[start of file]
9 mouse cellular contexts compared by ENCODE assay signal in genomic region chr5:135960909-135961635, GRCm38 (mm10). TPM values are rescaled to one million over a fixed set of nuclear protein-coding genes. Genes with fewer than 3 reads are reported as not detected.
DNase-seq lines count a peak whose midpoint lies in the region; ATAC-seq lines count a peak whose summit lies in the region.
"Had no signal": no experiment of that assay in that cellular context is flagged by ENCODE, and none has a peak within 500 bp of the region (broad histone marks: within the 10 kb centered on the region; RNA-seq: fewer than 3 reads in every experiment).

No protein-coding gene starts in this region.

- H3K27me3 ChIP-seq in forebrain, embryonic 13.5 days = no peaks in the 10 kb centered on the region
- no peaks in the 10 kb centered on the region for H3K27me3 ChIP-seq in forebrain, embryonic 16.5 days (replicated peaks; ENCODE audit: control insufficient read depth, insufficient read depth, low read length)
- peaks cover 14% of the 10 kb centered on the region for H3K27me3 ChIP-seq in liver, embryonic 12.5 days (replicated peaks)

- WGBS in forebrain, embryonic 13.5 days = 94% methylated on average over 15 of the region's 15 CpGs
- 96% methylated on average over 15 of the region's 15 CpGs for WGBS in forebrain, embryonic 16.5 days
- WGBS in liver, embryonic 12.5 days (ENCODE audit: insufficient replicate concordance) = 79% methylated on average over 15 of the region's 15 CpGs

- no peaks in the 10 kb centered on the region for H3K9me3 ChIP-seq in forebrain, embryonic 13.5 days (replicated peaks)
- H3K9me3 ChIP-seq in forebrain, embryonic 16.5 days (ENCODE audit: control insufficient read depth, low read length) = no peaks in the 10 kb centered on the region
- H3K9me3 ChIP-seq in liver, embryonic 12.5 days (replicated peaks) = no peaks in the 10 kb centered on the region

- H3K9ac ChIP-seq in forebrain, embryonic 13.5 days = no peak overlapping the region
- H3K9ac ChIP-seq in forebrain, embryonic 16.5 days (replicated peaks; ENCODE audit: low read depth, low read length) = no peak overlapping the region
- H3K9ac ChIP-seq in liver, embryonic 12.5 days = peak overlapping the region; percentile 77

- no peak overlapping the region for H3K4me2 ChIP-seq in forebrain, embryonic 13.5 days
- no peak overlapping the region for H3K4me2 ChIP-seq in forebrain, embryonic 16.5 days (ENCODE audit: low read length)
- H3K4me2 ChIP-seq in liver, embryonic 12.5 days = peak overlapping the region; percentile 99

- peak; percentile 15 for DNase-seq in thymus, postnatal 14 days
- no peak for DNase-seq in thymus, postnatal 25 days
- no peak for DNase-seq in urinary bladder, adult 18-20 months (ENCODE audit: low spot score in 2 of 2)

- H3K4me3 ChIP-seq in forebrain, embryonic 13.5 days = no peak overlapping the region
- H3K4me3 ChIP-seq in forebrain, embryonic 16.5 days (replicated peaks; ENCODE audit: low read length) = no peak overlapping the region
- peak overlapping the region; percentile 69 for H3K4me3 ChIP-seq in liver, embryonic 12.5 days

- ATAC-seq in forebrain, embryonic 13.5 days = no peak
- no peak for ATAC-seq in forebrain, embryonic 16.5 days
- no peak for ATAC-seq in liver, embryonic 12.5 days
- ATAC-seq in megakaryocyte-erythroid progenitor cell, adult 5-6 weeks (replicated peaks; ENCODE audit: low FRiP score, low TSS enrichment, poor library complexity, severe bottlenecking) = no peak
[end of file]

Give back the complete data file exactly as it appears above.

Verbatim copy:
9 mouse cellular contexts compared by ENCODE assay signal in genomic region chr5:135960909-135961635, GRCm38 (mm10). TPM values are rescaled to one million over a fixed set of nuclear protein-coding genes. Genes with fewer than 3 reads are reported as not detected.
DNase-seq lines count a peak whose midpoint lies in the region; ATAC-seq lines count a peak whose summit lies in the region.
"Had no signal": no experiment of that assay in that cellular context is flagged by ENCODE, and none has a peak within 500 bp of the region (broad histone marks: within the 10 kb centered on the region; RNA-seq: fewer than 3 reads in every experiment).

No protein-coding gene starts in this region.

- H3K27me3 ChIP-seq in forebrain, embryonic 13.5 days = no peaks in the 10 kb centered on the region
- no peaks in the 10 kb centered on the region for H3K27me3 ChIP-seq in forebrain, embryonic 16.5 days (replicated peaks; ENCODE audit: control insufficient read depth, insufficient read depth, low read length)
- peaks cover 14% of the 10 kb centered on the region for H3K27me3 ChIP-seq in liver, embryonic 12.5 days (replicated peaks)

- WGBS in forebrain, embryonic 13.5 days = 94% methylated on average over 15 of the region's 15 CpGs
- 96% methylated on average over 15 of the region's 15 CpGs for WGBS in forebrain, embryonic 16.5 days
- WGBS in liver, embryonic 12.5 days (ENCODE audit: insufficient replicate concordance) = 79% methylated on average over 15 of the region's 15 CpGs

- no peaks in the 10 kb centered on the region for H3K9me3 ChIP-seq in forebrain, embryonic 13.5 days (replicated peaks)
- H3K9me3 ChIP-seq in forebrain, embryonic 16.5 days (ENCODE audit: control insufficient read depth, low read length) = no peaks in the 10 kb centered on the region
- H3K9me3 ChIP-seq in liver, embryonic 12.5 days (replicated peaks) = no peaks in the 10 kb centered on the region

- H3K9ac ChIP-seq in forebrain, embryonic 13.5 days = no peak overlapping the region
- H3K9ac ChIP-seq in forebrain, embryonic 16.5 days (replicated peaks; ENCODE audit: low read depth, low read length) = no peak overlapping the region
- H3K9ac ChIP-seq in liver, embryonic 12.5 days = peak overlapping the region; percentile 77

- no peak overlapping the region for H3K4me2 ChIP-seq in forebrain, embryonic 13.5 days
- no peak overlapping the region for H3K4me2 ChIP-seq in forebrain, embryonic 16.5 days (ENCODE audit: low read length)
- H3K4me2 ChIP-seq in liver, embryonic 12.5 days = peak overlapping the region; percentile 99

- peak; percentile 15 for DNase-seq in thymus, postnatal 14 days
- no peak for DNase-seq in thymus, postnatal 25 days
- no peak for DNase-seq in urinary bladder, adult 18-20 months (ENCODE audit: low spot score in 2 of 2)

- H3K4me3 ChIP-seq in forebrain, embryonic 13.5 days = no peak overlapping the region
- H3K4me3 ChIP-seq in forebrain, embryonic 16.5 days (replicated peaks; ENCODE audit: low read length) = no peak overlapping the region
- peak overlapping the region; percentile 69 for H3K4me3 ChIP-seq in liver, embryonic 12.5 days

- ATAC-seq in forebrain, embryonic 13.5 days = no peak
- no peak for ATAC-seq in forebrain, embryonic 16.5 days
- no peak for ATAC-seq in liver, embryonic 12.5 days
- ATAC-seq in megakaryocyte-erythroid progenitor cell, adult 5-6 weeks (replicated peaks; ENCODE audit: low FRiP score, low TSS enrichment, poor library complexity, severe bottlenecking) = no peak